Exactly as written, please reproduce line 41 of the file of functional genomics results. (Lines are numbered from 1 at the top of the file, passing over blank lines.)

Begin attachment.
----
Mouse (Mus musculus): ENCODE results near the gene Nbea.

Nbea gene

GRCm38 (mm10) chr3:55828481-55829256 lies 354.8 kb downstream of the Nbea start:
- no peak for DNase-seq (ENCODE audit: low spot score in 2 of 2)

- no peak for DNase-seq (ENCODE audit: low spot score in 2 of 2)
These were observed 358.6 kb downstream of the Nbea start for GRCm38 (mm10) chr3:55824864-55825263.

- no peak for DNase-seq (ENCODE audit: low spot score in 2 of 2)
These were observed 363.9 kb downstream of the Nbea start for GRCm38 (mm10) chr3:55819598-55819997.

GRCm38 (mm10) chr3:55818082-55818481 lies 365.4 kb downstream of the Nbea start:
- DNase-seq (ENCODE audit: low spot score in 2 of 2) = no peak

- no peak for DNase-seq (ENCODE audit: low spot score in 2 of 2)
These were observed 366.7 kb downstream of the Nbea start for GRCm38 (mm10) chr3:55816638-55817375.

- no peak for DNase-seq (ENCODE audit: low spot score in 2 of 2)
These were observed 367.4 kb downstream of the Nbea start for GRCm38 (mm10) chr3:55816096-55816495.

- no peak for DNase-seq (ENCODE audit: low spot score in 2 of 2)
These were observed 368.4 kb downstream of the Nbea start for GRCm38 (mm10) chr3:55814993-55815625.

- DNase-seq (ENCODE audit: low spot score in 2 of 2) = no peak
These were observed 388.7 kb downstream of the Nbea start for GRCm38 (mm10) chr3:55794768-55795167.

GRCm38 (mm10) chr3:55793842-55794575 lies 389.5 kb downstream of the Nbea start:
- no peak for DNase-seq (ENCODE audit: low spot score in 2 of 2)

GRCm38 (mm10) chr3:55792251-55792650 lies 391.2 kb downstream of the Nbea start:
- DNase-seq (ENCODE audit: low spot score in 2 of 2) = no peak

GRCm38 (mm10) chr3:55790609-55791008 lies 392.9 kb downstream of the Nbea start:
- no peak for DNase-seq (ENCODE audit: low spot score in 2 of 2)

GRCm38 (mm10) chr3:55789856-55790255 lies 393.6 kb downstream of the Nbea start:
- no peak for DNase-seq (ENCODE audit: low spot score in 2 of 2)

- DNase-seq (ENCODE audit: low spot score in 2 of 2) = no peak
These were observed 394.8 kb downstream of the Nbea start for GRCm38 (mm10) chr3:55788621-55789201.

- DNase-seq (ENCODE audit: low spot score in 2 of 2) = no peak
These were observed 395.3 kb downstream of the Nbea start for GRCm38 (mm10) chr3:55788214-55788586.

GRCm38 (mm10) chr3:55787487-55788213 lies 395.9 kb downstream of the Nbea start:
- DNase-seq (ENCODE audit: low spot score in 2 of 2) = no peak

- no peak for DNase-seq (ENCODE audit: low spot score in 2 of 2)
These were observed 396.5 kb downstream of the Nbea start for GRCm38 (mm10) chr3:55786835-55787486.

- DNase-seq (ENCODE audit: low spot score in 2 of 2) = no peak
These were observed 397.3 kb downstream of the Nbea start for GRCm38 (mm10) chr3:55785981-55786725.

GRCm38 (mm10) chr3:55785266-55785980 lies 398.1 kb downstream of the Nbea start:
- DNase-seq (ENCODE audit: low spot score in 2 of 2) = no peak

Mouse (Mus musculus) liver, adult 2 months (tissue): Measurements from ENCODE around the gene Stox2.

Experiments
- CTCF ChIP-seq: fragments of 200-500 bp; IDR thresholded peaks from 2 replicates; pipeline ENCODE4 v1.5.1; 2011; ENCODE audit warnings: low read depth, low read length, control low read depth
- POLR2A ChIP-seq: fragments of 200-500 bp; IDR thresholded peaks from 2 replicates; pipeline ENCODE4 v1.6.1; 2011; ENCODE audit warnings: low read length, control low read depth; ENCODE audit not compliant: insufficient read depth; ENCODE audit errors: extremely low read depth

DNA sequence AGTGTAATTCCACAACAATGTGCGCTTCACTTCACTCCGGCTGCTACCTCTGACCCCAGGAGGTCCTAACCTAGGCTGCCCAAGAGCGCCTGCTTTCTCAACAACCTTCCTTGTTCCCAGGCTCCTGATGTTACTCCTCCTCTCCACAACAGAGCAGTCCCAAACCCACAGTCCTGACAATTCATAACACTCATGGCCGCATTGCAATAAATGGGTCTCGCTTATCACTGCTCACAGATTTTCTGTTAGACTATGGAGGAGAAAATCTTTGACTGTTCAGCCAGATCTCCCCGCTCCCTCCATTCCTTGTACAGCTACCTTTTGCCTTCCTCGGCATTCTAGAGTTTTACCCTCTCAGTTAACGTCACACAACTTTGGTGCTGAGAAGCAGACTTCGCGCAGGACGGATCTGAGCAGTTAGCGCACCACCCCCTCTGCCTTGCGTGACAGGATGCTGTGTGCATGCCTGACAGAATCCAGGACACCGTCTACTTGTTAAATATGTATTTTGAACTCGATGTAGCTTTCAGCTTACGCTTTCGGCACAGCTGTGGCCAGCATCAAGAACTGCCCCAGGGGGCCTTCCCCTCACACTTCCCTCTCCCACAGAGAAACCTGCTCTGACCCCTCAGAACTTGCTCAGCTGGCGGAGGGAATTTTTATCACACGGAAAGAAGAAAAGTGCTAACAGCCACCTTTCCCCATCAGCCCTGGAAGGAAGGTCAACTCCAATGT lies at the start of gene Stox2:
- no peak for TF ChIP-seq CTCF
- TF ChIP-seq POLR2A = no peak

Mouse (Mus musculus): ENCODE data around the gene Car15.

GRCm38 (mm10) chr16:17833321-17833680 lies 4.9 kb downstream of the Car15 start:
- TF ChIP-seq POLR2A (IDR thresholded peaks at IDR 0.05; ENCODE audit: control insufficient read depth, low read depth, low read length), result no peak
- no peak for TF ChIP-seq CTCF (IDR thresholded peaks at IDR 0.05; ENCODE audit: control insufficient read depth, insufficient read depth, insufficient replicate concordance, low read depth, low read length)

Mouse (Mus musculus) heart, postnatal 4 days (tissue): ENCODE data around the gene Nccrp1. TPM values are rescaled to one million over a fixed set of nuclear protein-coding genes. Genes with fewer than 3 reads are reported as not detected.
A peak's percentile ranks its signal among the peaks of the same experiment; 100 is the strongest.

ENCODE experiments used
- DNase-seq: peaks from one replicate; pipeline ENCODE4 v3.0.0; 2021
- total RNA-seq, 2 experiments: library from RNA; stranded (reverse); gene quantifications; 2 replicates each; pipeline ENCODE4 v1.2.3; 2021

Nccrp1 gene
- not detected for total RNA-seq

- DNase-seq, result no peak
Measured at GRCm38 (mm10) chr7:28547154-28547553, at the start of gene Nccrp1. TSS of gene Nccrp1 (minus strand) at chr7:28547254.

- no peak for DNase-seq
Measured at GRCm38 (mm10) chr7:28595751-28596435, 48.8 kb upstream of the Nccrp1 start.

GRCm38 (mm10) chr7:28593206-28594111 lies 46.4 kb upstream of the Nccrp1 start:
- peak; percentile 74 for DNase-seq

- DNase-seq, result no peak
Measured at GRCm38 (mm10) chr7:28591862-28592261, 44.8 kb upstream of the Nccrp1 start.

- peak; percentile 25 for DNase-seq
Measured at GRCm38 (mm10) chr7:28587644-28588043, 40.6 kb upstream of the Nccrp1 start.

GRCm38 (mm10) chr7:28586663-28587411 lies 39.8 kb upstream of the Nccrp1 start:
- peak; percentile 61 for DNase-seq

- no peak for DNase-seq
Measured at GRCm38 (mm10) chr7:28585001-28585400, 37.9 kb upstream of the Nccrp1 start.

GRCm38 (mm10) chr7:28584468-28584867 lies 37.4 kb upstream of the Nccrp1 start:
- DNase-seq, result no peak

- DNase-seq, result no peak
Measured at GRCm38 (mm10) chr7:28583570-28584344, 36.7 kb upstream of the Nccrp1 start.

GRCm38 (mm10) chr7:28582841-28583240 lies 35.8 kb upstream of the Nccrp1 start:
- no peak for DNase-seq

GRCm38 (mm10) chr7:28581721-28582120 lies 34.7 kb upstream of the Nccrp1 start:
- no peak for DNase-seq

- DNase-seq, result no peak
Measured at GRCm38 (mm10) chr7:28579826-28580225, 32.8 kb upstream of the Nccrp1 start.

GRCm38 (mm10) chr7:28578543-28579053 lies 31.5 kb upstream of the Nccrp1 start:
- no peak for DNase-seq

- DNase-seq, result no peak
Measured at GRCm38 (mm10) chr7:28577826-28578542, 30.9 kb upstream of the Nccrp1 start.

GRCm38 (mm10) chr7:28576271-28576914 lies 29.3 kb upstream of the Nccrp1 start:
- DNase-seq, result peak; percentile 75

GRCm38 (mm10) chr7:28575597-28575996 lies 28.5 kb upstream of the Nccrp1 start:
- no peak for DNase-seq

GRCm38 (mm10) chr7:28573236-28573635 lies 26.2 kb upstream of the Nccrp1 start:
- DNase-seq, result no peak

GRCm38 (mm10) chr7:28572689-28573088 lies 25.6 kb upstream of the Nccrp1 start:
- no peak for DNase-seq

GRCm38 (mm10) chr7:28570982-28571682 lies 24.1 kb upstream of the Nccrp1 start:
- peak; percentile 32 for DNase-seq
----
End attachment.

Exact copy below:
- CTCF ChIP-seq: fragments of 200-500 bp; IDR thresholded peaks from 2 replicates; pipeline ENCODE4 v1.5.1; 2011; ENCODE audit warnings: low read depth, low read length, control low read depth